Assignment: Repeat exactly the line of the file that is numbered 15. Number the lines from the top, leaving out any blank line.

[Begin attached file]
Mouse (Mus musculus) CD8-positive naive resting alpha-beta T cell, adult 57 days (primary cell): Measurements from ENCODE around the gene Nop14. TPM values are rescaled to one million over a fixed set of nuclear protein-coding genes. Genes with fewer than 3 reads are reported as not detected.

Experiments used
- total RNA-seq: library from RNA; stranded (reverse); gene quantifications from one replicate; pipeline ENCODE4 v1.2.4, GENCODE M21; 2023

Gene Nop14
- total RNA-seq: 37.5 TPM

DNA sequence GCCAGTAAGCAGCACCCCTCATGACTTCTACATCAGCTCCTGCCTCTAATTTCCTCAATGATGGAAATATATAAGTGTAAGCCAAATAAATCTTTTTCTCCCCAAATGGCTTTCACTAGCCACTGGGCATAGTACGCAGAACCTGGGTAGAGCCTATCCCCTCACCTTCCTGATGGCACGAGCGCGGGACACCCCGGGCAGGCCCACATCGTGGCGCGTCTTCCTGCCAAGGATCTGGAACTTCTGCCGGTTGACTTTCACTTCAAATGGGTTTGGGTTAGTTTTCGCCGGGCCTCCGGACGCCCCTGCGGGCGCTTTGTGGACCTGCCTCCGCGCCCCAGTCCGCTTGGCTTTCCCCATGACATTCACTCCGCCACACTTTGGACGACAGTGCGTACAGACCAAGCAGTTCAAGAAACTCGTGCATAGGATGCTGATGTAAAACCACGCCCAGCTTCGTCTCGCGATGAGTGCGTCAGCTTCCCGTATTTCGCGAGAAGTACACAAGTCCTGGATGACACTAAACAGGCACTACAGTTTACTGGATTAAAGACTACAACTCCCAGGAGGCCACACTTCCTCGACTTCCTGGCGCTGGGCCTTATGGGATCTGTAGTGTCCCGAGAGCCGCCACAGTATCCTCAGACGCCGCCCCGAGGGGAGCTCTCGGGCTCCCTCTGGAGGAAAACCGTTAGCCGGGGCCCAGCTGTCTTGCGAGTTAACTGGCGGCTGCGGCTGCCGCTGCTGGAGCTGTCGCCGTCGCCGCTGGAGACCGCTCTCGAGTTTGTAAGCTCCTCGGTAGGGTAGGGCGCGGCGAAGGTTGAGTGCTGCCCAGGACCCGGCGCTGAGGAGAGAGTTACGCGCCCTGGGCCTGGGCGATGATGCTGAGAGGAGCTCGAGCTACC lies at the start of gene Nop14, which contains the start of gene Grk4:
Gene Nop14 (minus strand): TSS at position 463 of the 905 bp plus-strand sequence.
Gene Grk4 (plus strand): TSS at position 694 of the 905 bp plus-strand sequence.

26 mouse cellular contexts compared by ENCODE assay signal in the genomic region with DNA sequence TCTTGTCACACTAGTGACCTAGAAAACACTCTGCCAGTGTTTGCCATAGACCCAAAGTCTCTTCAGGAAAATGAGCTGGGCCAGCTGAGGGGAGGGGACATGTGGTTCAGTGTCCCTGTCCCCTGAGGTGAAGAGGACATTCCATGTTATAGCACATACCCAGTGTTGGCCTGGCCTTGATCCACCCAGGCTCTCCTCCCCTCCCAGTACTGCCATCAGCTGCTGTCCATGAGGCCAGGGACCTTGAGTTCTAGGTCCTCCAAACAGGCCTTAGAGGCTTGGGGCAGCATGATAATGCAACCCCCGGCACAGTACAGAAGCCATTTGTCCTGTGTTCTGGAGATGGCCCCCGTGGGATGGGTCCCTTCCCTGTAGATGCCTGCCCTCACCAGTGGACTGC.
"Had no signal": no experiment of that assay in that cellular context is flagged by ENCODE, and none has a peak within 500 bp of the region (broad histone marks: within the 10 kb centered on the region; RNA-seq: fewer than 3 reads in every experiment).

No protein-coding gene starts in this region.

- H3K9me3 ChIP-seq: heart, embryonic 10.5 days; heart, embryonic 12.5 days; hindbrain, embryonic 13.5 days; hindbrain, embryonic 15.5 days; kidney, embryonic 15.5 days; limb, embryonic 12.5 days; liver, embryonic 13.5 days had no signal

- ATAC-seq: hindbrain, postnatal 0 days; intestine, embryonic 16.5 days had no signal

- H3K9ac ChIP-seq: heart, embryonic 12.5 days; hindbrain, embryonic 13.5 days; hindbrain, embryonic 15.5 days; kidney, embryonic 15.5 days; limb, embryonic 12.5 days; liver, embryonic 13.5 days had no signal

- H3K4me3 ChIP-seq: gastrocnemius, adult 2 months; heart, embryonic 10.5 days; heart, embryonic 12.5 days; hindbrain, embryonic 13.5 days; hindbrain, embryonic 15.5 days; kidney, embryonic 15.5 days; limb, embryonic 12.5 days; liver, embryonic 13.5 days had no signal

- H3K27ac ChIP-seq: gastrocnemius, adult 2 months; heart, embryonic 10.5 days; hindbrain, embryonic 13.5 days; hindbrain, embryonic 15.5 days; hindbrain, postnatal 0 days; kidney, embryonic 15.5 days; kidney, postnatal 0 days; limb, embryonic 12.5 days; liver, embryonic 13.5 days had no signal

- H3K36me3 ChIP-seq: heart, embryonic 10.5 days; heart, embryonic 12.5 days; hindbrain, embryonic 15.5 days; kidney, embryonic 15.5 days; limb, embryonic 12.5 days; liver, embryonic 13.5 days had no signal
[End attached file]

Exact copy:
- H3K4me3 ChIP-seq: gastrocnemius, adult 2 months; heart, embryonic 10.5 days; heart, embryonic 12.5 days; hindbrain, embryonic 13.5 days; hindbrain, embryonic 15.5 days; kidney, embryonic 15.5 days; limb, embryonic 12.5 days; liver, embryonic 13.5 days had no signal